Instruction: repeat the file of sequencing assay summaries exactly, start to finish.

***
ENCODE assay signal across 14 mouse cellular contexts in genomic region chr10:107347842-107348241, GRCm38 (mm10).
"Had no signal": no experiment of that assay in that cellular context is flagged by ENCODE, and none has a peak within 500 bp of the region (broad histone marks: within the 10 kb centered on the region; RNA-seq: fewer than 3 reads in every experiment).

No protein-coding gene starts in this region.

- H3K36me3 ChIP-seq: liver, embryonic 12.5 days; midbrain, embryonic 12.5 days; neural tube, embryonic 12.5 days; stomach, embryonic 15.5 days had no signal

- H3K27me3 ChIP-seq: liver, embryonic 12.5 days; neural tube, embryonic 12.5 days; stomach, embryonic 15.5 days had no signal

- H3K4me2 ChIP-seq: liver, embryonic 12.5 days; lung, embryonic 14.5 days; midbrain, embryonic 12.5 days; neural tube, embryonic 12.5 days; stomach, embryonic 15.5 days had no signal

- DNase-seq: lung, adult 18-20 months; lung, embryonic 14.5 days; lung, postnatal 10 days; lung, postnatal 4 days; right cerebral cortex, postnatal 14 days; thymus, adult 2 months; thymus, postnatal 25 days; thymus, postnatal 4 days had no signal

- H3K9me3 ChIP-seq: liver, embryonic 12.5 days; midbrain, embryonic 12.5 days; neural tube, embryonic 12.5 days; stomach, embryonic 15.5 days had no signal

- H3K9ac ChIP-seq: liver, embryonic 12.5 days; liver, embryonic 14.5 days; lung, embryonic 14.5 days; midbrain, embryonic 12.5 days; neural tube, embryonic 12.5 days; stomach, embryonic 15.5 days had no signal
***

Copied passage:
ENCODE assay signal across 14 mouse cellular contexts in genomic region chr10:107347842-107348241, GRCm38 (mm10).
"Had no signal": no experiment of that assay in that cellular context is flagged by ENCODE, and none has a peak within 500 bp of the region (broad histone marks: within the 10 kb centered on the region; RNA-seq: fewer than 3 reads in every experiment).

No protein-coding gene starts in this region.

- H3K36me3 ChIP-seq: liver, embryonic 12.5 days; midbrain, embryonic 12.5 days; neural tube, embryonic 12.5 days; stomach, embryonic 15.5 days had no signal

- H3K27me3 ChIP-seq: liver, embryonic 12.5 days; neural tube, embryonic 12.5 days; stomach, embryonic 15.5 days had no signal

- H3K4me2 ChIP-seq: liver, embryonic 12.5 days; lung, embryonic 14.5 days; midbrain, embryonic 12.5 days; neural tube, embryonic 12.5 days; stomach, embryonic 15.5 days had no signal

- DNase-seq: lung, adult 18-20 months; lung, embryonic 14.5 days; lung, postnatal 10 days; lung, postnatal 4 days; right cerebral cortex, postnatal 14 days; thymus, adult 2 months; thymus, postnatal 25 days; thymus, postnatal 4 days had no signal

- H3K9me3 ChIP-seq: liver, embryonic 12.5 days; midbrain, embryonic 12.5 days; neural tube, embryonic 12.5 days; stomach, embryonic 15.5 days had no signal

- H3K9ac ChIP-seq: liver, embryonic 12.5 days; liver, embryonic 14.5 days; lung, embryonic 14.5 days; midbrain, embryonic 12.5 days; neural tube, embryonic 12.5 days; stomach, embryonic 15.5 days had no signal